Nowhere does author Victor Tavrovskiy mention “harp guitars” or even floating strings, which is not all that surprising. Again, these instruments were simply the “norm.” Even today, they are all seen as essentially seven-string (on the neck) guitars, the floating basses of varying number being an unspoken “given,” an “addition” that doesn’t merit any particular detail or discussion. This is the opposite of the case of American harp guitars like the more distinctive Knutsens, Dyers and Gibsons, that begged to be noticed and commented on (then and now).

At our Harp Guitar Gatherings, the participants and public have been treated to performances that demonstrate this slightly different variant of European and American harp guitars, i.e.: the Russian “harp guitar.” Not just from one, but three of these players: Oleg Timofeyev, both solo and with partner Vadim Kolpakov, and another occasional Oleg partner, John Schneiderman.

With the Russian guitar’s lowest note on the neck a D rather than E, its “sub-bass” tuning developed differently. It was not only re-entrant (the first bass string higher than the neck’s D), but John Schneiderman theorized that it was also non-linear, not as published in historical catalogs. His reasoning – from study of the scores and dedicated performance practice – is that it makes much more sense (for the thumb and the brain) to have the extra (four) basses paired as adjacent tonics and fifths. With the low strings on the neck, John has three tonic/fifth pairs, thus:

And not:

John says he’s finally convinced his occasional partner Oleg Timofeyev of this, the latter having also found some historical evidence for John’s theory. Still, Oleg points out that this option would not have been as common, that “F” was a little used bass note and a final clue that the individual sub-bass nuts on these instruments were arranged linearly (which doesn’t preclude changing tunings around, and was a design feature likely borrowed from Schrammelgitarres, but is worth mentioning). Interesting to weigh all this! Thanks to John, I’ve updated this site’s Historical and Modern Tunings page with all of the known Russian harp guitar tunings (including his extrapolated tuning for Soloviyov as discussed above)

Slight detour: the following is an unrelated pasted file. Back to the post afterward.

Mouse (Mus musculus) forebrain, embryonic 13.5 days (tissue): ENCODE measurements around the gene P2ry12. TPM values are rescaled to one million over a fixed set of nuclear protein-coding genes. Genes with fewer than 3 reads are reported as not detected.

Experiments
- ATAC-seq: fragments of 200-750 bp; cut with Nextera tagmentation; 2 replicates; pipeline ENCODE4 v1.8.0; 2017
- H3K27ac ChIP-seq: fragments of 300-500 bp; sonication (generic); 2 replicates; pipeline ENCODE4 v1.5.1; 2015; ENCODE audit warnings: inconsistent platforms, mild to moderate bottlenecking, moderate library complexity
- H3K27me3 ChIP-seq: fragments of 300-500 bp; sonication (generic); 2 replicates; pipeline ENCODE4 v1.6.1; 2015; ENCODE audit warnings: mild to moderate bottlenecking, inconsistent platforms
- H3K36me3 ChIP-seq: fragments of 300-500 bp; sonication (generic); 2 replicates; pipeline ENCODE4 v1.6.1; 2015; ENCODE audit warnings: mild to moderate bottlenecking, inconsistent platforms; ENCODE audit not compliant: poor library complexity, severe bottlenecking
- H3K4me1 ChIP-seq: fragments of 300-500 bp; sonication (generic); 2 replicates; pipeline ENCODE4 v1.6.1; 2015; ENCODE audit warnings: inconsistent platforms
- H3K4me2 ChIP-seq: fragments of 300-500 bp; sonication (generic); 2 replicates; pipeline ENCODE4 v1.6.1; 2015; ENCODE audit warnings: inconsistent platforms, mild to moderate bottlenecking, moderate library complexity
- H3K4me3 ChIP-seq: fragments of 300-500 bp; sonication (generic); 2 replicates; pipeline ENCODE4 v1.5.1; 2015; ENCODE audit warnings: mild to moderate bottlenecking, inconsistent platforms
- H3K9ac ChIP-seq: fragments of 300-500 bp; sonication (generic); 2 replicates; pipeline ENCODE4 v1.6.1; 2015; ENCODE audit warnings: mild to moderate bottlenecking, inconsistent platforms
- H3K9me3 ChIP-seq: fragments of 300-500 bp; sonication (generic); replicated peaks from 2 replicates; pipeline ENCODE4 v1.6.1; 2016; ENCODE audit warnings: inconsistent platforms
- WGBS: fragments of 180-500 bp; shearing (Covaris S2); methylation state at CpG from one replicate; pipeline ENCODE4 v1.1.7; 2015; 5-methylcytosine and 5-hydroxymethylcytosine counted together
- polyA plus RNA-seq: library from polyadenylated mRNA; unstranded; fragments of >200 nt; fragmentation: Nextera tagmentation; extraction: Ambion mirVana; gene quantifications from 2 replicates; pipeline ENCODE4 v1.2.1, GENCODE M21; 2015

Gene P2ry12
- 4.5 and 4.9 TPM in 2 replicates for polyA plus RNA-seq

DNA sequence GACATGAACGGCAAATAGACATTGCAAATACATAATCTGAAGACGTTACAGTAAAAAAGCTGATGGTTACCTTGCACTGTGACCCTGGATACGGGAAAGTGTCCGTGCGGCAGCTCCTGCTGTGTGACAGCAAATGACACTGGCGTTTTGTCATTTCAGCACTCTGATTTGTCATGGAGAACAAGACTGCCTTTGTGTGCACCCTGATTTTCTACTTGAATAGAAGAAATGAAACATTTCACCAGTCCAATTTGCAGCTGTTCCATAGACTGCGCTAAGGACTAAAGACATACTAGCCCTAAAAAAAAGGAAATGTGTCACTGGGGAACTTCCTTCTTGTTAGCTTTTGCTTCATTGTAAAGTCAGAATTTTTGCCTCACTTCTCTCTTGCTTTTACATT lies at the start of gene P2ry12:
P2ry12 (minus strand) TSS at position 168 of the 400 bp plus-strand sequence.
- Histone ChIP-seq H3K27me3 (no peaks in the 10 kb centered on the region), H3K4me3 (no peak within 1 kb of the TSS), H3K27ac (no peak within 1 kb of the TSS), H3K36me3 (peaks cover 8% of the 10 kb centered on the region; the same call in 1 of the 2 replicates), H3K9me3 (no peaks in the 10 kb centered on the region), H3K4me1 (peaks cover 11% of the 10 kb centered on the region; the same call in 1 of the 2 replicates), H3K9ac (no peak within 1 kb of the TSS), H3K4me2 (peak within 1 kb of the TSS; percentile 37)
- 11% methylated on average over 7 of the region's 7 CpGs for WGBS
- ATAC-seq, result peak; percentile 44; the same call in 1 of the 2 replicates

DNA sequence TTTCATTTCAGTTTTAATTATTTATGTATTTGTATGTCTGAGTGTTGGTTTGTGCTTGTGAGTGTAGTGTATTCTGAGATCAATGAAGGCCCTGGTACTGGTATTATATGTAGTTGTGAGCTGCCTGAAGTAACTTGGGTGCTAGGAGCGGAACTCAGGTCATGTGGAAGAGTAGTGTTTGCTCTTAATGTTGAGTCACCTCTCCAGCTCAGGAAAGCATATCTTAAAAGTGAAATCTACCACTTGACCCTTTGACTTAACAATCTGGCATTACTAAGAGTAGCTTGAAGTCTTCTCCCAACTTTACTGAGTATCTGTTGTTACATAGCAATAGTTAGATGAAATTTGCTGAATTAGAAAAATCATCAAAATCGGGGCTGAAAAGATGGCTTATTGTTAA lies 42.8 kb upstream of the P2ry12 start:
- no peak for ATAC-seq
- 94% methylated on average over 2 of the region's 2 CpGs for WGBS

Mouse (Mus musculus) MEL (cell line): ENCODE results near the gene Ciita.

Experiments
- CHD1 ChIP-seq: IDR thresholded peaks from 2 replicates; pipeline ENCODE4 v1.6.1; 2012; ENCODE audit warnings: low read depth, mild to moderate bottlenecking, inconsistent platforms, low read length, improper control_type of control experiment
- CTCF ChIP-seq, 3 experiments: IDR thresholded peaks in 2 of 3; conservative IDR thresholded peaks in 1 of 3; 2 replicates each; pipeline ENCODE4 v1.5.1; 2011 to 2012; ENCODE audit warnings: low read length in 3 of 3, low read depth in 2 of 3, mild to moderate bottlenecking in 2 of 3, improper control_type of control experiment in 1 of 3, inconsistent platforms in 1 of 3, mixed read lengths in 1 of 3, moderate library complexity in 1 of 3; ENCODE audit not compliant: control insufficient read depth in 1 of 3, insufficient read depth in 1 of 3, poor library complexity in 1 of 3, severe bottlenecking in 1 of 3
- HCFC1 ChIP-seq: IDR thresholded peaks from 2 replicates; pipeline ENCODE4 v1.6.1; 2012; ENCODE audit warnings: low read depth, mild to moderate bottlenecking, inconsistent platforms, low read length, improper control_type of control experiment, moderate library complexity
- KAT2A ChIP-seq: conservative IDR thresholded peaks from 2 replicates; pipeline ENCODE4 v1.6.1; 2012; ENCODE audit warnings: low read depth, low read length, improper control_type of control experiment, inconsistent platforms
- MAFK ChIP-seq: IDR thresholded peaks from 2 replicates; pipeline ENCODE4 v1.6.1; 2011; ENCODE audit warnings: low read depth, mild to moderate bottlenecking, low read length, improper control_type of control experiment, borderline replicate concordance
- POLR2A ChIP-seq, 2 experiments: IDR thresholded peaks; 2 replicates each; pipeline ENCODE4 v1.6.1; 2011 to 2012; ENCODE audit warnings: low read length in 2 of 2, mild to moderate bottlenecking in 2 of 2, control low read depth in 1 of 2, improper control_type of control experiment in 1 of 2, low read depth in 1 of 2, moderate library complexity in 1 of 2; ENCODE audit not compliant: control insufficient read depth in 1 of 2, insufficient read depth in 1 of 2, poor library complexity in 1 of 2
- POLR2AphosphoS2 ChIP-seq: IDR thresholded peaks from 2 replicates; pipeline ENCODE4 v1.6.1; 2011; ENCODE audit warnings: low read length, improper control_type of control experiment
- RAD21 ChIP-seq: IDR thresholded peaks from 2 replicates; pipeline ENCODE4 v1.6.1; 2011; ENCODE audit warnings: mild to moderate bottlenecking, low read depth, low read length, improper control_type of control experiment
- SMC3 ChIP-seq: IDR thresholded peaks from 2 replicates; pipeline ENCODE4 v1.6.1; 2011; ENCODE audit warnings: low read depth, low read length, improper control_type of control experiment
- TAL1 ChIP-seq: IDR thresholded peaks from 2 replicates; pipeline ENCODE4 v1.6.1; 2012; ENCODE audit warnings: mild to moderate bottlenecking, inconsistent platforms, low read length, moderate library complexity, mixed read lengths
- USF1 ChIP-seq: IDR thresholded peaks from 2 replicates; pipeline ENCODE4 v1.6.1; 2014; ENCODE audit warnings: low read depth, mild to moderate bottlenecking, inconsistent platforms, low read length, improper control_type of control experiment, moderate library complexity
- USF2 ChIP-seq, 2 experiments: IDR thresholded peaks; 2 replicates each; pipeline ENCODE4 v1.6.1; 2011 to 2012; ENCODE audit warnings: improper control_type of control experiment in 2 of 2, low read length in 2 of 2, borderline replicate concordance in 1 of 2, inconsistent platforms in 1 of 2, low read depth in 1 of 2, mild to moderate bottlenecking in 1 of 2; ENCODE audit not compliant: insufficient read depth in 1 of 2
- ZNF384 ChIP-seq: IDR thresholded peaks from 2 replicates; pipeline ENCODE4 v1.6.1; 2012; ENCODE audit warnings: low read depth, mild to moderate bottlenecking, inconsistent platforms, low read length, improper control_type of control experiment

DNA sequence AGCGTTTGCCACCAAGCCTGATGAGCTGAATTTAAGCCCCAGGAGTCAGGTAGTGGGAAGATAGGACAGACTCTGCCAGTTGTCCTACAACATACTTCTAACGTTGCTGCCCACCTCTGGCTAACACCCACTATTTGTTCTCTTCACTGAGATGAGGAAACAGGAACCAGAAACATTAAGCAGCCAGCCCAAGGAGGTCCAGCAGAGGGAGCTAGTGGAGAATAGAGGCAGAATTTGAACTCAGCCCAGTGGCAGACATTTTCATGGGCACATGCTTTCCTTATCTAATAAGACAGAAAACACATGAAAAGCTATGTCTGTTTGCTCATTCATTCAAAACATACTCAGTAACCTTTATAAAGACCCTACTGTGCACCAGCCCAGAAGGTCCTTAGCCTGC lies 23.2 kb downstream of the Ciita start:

As with Viennese guitars and harp guitars, there are also terz and quart tunings, i.e.: a minor third and a fourth above standard. While it may seem strange that a higher-pitched instrument would still require bass strings, harp guitar variants of the two were indeed built and had added value. John Schneiderman says “I have found a number of Russian scores that use additional basses on the quart guitar, and have also found a few examples of European terz parts with additional basses as well.” No surviving examples of these instruments are known, so John had a reproduction 11-string quart built by luthier Jan Tulacek, and has a ordered a terz Viennese version as well. Zayaitskiy’s two boys clearly have much smaller instruments, and John believes they are quart-size. Perhaps Dad wanted the family trio to be able to play trios with the full range and tonality of standard, terz and quart tunings.

S.S. Zayaitskiy’s children (he also had two daughters): Sergey (left) with a 4-bass instrument and Boris with 3 basses. Both are small instruments. Note the unusual decorated fretboard of Boris’.

The elder Sergey passed away in 1910, ending his guitar activities much too soon. Nothing much is known of Boris, but the younger Sergey became a well-known playwright, humorist, poet and writer, with a number of successful plays and novels.

I’m not much up on Russian literature, but I would love to find that set of Zayaitskiy harp guitars!

Special thanks to Ilya Kryzhanovsky, John Schneiderman, Victor Tavrovskiy and www.guitar-times.ru